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Hillquit, Morris (01 August 1869–07 October 1933), attorney and socialist leader, was born Morris Hillkowitz in Riga, Latvia, then a part of the Russian Empire, the son of Benjamin Hillkowitz, a schoolteacher, and Rebecca Levene. His father sent Morris to elementary and secondary schools in Riga, where he learned Russian and German. The family immigrated to the United States in 1886 and soon after changed its name to Hillquit. In New York City, Morris resumed his education and learned English, a language that he always spoke with a foreign accent. As was the case with most Jewish immigrant families, the Hillquits required contributions from all members to survive. Hence Morris found work in a shirt factory, where he met other young immigrant workers and became acquainted with the infant Jewish-American labor movement. He began to learn Yiddish in order to communicate with fellow immigrant Jews for whom it was the language of choice. He also read socialist literature in its original German. As a result of his reading and personal experiences in the United States, Hillquit joined the Socialist Labor Party (SLP) in 1887. That year he became a staff member of the first Yiddish-language socialist newspaper in the United States, ...

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London, Meyer (29 December 1871–06 June 1926), socialist leader and labor lawyer, was born in Kalvarie, province of Suvalki, Poland, the son of Ephraim London, a printer, and Rebecca Berson. His father received a traditional Orthodox Jewish education but turned to radicalism under the influence of the enlightenment movement. His mother was born into a rabbinical family and retained her Orthodox views. London’s father arrived in the United States in 1888 and set up a printing shop on the Lower East Side of New York City that published a Yiddish anarchist journal. In 1891 he sent for the rest of his family. Meyer entered New York University’s law school in 1896 and was admitted to the bar two years later. In 1899 he married Anna Rosenson, a dentist; they had one child....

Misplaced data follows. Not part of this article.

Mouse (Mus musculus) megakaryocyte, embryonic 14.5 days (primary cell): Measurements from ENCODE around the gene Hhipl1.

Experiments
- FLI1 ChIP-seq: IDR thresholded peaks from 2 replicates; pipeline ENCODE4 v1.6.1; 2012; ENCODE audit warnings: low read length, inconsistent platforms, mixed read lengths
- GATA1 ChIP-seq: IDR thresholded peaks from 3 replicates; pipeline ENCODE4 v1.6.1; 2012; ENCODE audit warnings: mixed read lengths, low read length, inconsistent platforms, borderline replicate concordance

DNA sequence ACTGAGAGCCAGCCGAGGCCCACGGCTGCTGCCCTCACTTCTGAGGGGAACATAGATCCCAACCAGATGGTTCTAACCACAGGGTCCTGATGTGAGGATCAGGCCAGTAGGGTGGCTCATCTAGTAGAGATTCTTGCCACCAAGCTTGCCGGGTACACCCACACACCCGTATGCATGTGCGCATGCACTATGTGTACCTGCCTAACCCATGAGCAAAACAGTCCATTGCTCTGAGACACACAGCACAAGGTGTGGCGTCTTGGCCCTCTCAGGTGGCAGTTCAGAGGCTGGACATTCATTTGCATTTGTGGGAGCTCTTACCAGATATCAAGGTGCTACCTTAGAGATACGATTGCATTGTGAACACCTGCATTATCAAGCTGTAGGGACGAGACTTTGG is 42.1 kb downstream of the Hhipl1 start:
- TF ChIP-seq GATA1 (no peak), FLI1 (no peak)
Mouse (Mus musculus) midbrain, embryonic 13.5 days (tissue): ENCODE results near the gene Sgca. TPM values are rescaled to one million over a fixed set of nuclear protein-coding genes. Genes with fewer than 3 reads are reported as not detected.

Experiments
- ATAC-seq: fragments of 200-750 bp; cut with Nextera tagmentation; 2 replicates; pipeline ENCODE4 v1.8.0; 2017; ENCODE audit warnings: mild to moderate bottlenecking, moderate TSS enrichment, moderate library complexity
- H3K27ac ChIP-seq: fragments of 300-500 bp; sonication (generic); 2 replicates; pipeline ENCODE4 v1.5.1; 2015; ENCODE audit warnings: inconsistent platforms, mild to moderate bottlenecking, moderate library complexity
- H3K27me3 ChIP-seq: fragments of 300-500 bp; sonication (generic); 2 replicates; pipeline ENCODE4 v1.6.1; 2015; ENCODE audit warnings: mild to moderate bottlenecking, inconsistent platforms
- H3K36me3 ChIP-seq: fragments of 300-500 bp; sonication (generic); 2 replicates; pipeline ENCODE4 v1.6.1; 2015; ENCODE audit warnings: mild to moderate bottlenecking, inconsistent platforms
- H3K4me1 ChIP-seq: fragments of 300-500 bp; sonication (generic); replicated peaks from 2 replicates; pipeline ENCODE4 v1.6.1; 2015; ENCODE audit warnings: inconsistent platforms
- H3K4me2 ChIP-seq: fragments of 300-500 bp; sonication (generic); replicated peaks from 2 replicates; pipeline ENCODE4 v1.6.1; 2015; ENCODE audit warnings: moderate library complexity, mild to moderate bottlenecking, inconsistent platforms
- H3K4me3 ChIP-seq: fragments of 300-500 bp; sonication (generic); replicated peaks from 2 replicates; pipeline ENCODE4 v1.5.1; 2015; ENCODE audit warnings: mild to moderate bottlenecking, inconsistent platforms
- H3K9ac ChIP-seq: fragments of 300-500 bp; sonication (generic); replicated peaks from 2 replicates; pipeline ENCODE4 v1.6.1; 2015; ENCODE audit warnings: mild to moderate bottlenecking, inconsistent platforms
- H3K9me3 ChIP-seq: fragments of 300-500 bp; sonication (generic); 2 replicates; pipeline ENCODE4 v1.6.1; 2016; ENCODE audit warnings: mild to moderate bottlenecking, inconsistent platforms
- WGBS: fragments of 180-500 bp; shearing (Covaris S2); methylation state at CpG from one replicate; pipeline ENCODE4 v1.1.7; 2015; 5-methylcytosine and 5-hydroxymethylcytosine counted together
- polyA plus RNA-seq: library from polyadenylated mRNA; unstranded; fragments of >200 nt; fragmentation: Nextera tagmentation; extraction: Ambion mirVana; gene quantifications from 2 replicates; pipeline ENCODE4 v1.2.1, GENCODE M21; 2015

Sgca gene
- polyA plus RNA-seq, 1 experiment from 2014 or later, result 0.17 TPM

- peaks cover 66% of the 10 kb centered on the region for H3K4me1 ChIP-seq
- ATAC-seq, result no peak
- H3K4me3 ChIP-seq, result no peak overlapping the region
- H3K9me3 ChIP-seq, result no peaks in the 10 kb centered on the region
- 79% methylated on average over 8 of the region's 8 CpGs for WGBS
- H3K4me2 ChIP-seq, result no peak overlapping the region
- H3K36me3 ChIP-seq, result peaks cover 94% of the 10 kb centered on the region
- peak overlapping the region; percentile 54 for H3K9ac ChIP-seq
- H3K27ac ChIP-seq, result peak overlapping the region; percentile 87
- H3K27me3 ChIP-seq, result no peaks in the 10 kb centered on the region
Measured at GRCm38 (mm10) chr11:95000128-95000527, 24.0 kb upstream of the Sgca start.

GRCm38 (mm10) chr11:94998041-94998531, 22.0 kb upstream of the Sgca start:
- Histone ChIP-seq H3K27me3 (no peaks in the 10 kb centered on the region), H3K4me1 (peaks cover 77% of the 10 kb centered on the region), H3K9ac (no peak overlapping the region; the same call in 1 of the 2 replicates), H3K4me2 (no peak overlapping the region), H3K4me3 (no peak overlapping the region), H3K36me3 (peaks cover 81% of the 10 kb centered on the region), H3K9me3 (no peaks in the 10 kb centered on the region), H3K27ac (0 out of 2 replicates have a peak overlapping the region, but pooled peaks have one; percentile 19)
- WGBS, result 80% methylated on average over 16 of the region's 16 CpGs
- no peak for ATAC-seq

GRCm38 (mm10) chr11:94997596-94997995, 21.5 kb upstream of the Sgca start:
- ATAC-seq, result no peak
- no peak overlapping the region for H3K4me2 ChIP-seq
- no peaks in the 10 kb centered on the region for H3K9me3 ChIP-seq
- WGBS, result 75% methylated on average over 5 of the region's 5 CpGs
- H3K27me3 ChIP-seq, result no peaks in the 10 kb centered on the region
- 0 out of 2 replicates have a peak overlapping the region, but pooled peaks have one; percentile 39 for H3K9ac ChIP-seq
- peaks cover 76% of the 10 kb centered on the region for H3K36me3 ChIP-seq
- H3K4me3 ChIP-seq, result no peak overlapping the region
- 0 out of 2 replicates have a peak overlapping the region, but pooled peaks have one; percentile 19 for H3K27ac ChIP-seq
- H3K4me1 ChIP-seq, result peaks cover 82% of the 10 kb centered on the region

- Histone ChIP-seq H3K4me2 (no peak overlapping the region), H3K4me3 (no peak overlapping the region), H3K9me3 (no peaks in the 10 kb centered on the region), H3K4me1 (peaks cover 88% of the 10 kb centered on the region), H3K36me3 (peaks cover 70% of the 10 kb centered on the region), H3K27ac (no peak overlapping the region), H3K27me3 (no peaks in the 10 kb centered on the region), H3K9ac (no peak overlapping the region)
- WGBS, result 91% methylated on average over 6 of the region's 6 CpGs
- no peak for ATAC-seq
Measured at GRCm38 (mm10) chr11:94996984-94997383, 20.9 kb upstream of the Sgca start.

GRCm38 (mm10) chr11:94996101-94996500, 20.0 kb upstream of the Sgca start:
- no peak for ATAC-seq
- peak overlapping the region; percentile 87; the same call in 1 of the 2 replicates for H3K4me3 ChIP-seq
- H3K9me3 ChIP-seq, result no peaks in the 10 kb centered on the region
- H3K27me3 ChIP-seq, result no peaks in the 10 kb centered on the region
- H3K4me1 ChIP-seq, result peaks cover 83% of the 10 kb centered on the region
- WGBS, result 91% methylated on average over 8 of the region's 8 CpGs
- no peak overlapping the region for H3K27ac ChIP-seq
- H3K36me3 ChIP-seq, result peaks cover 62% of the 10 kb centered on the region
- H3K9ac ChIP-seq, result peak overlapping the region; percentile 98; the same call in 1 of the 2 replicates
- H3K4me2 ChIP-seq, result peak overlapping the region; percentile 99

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McGrady, Thomas (16 June 1863–26 November 1907), Catholic socialist priest and lawyer, was born in Lexington, Kentucky, the son of Hugh McGrady, a tenant farmer and day laborer, and Alicia (maiden name unknown). McGrady’s parents were refugees from the Irish famine who had emigrated to Kentucky in the late 1840s. In 1907 McGrady acknowledged the seething effect that stories of the famine had had on him: “Coming from a race that had been oppressed for generations in the old world, I have learned to hate injustice and oppression with a deathless hatred.” McGrady received his early education in St. Paul’s parish school in Lexington. Where he received his seminary education remains in doubt, but more than likely he went to St. Aloysius Seminary near Columbus, Ohio, where Nicholas Aloysius Gallagher (1846–1918) had been rector from 1871 to 1876. In 1887, after his seminary education, he was ordained a priest by Gallagher, who had become a bishop and the administrator of Galveston, Texas, in 1882. From 1887 to 1891 McGrady served parishes in Galveston, Houston, and Dallas. In 1891, because of poor health, he requested a transfer to his native diocese of Covington, Kentucky, where he became pastor of St. Paul’s in Lexington (1891), St. Edward’s in Cynthiana (1891–1895), and St. Anthony’s in Bellevue (1895–1902)....